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By Linda Emley
Since our 2nd annual Outlaw Days is coming up Sept. 21, I thought it would a good time to rerun this story about Jesse James. I enjoyed the story because it shows a normal side to the life of Jesse James.
On Tuesday, April 3, 2012, I went on an adventure with six friends. It was a “girls’ day out” and after 12 hours of bonding, I have a different perspective on one of America’s most famous men, Jesse Woodson James.
Linda Brookshier, who works at the Jesse James Farm in Kearney, invited me to join her and James Farm historian Liz Murphy for the day. We were also joined by Linda B.’s cousin Verla Dickey, Liz Johnson who then worked for the Excelsior Springs Standard and before that the Richmond News and Pat Gradwohl from the Clay County Museum.
Our guest of honor was Michelle Pollard, who flew 4,000 miles to join our party. Michelle lives outside London and has spent several vacations here researching Jesse James. The standing joke of the day was that Jesse’s wife Zee would have been jealous because Michelle knows everything about her husband, Jesse.
Our mission for the day was to visit the house in St. Joseph where Jesse James was shot April 3, 1882. Since it was the 130th anniversary of Jesse’s passing, I knew that I had to be part of this historical day.
The day started when we met at the James Farm and a few minutes later we headed out to visit Jesse’s grave at the cemetery in Kearney. Here we took some group pictures, shared a few stories and then started on down the road to St. Joe.
Jesse’s house originally stood on a hill overlooking St. Joe, but it was moved years ago down the hill and placed next to the road so it would be easier for tourist to visit. It was later moved from there and placed next to the Patee House Museum. The Patee House was the hotel where Jesse’s family stayed after he was shot.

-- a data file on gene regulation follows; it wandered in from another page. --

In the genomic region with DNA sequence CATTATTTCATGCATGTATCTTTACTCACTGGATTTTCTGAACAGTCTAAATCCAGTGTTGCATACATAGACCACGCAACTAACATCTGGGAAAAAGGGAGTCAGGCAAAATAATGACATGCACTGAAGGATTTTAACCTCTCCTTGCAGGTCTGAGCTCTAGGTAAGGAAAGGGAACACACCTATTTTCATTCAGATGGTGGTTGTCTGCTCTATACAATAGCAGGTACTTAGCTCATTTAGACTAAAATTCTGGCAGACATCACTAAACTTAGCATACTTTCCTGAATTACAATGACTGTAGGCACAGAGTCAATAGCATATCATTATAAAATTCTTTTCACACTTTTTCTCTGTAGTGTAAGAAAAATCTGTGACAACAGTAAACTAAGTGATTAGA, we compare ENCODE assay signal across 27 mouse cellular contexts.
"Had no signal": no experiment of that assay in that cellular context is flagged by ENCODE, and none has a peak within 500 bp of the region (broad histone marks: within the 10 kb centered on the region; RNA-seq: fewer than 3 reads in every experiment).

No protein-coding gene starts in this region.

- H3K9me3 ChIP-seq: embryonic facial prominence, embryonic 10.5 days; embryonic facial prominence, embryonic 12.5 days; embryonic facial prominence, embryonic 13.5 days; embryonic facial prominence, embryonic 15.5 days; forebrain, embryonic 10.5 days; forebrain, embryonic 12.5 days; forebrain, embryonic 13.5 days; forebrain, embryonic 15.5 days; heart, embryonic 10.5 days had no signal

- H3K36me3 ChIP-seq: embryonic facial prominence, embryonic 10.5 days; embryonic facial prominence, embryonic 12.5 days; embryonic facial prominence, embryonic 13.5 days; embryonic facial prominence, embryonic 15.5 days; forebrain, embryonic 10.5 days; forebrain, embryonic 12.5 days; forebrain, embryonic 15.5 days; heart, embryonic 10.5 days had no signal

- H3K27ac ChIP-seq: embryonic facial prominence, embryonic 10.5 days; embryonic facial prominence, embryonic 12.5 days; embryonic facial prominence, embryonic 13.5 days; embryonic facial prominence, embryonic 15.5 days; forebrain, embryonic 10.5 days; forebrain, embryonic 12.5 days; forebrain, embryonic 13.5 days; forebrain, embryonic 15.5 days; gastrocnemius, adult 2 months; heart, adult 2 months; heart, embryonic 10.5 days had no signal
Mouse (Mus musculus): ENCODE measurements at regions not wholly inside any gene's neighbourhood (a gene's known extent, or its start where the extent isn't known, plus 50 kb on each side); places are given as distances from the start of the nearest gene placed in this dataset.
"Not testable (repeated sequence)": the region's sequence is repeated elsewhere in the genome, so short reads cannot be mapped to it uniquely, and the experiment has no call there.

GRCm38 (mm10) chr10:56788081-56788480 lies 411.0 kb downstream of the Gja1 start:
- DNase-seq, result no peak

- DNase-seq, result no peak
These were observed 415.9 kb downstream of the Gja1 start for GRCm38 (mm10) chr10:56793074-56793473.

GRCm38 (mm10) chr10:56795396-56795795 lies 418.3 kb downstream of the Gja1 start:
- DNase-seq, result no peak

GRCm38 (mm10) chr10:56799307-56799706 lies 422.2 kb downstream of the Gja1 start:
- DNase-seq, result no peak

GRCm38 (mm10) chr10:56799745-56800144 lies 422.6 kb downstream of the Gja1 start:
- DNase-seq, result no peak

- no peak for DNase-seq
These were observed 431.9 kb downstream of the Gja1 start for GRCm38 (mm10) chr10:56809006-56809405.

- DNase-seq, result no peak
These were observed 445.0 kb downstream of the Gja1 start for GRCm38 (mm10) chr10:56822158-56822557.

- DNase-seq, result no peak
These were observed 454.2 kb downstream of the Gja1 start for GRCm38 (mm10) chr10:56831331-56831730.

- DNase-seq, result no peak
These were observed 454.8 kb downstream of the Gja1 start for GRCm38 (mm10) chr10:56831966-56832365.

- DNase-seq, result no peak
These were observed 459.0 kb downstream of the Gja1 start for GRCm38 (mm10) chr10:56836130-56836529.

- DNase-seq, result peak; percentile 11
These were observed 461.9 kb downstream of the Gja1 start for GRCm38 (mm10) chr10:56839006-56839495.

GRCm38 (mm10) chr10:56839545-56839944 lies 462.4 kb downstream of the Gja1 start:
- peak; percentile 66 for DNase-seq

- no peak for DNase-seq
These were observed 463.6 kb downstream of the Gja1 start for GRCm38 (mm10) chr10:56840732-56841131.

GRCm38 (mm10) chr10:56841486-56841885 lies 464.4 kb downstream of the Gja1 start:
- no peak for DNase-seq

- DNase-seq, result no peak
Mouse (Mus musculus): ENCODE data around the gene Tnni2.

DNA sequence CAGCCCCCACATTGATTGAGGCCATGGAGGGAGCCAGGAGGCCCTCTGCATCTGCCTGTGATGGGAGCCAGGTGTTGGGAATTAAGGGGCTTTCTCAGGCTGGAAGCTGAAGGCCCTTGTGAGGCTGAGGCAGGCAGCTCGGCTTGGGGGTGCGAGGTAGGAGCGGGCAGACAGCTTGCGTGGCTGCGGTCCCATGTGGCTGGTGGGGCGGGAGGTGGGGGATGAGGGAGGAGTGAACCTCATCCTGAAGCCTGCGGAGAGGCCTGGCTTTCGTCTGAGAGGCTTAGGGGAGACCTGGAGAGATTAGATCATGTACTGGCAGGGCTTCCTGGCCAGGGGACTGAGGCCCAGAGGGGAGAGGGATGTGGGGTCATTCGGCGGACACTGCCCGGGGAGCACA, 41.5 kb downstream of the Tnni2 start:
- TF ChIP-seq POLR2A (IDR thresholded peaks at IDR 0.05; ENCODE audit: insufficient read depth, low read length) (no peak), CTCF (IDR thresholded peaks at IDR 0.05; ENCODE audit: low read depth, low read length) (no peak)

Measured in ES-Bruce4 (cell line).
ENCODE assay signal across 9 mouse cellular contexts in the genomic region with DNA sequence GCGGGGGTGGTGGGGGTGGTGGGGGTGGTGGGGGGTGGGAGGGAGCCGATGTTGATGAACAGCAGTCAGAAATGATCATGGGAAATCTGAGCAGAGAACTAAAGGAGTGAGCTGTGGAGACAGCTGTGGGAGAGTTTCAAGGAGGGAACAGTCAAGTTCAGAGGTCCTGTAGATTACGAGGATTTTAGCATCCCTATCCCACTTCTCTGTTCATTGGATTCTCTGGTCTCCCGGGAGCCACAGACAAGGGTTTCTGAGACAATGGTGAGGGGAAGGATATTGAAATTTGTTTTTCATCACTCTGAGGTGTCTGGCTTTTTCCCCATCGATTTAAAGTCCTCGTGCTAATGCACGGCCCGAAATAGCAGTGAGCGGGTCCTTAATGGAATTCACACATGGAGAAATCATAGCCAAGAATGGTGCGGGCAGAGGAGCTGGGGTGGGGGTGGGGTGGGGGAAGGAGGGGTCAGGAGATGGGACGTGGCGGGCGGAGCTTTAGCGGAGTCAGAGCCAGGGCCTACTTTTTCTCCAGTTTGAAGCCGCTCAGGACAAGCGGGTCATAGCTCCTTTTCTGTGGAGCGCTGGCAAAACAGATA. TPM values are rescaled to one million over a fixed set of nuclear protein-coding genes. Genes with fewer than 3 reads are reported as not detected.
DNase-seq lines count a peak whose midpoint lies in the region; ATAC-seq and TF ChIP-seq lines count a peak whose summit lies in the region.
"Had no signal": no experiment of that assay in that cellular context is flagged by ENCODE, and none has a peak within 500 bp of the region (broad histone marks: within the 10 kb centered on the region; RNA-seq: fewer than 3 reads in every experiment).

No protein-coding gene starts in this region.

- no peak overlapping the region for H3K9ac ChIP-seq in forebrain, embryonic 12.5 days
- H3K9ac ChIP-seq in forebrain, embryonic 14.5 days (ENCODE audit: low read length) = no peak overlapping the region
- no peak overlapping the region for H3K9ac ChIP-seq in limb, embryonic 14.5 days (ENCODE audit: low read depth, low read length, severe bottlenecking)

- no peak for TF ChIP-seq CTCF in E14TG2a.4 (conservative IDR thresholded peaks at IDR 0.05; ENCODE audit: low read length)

If you get to St. Joseph, the Patee House Museum is well worth your time because it is one of the top 10 Western Museums in America.
While standing in Jesse’s home, it was easy to imagine what it might have felt like when Ray County’s own Bob Ford shot Jesse James. I wonder what Jesse would have been like if he had lived to grew old like his brother Frank.
I know Bob Ford’s life would have been different if he hadn’t shot Jesse because his life didn’t improve after he was labeled “That dirty little coward that Shot Mr. Howard.”
For me, the most nostalgic moment of the day was when we stood on the hill where Jesse’s house was originally located. I’ve heard the story about everyone walking up the hill to see his house after he died and for a few brief moments, I was one of those curiosity-seeking people of 1882.
After Jesse died, his family had an auction and some of their personal items were sold. There is a copy of the auction bill on the wall at his house and one item caught my eye – the family dog.
I thought it was terrible that Jesse Jr. lost his father and his dog at the same time. I wondered how he felt about it and then I found the answer in a book written in 1899 by Jesse James Jr. titled, “Jesse James, My Father: The First and Only True Story of His Adventures Ever Written.”
In Chapter 1, he talks about the auction. “At this same auction sale after my father’s death we sold a little cur dog for $15. I felt the loss of the dog very much. The dog was given to my father by his half-sister, Mrs. Nicholson, when my father last visited my grandmother’s home a short time before his death, and father brought the dog to St. Joseph with him. He rode in his arms on horseback.”
After reading this, I could see Jesse riding his horse down the road with a puppy in his arms. My trip to St. Joe helped me realize that we are all traveling down the road in the same direction and that we need to appreciate the simple things like the love of a child – and even the unconditional love of a good puppy now and then.
Have a message for Linda? You can email her at firstname.lastname@example.org.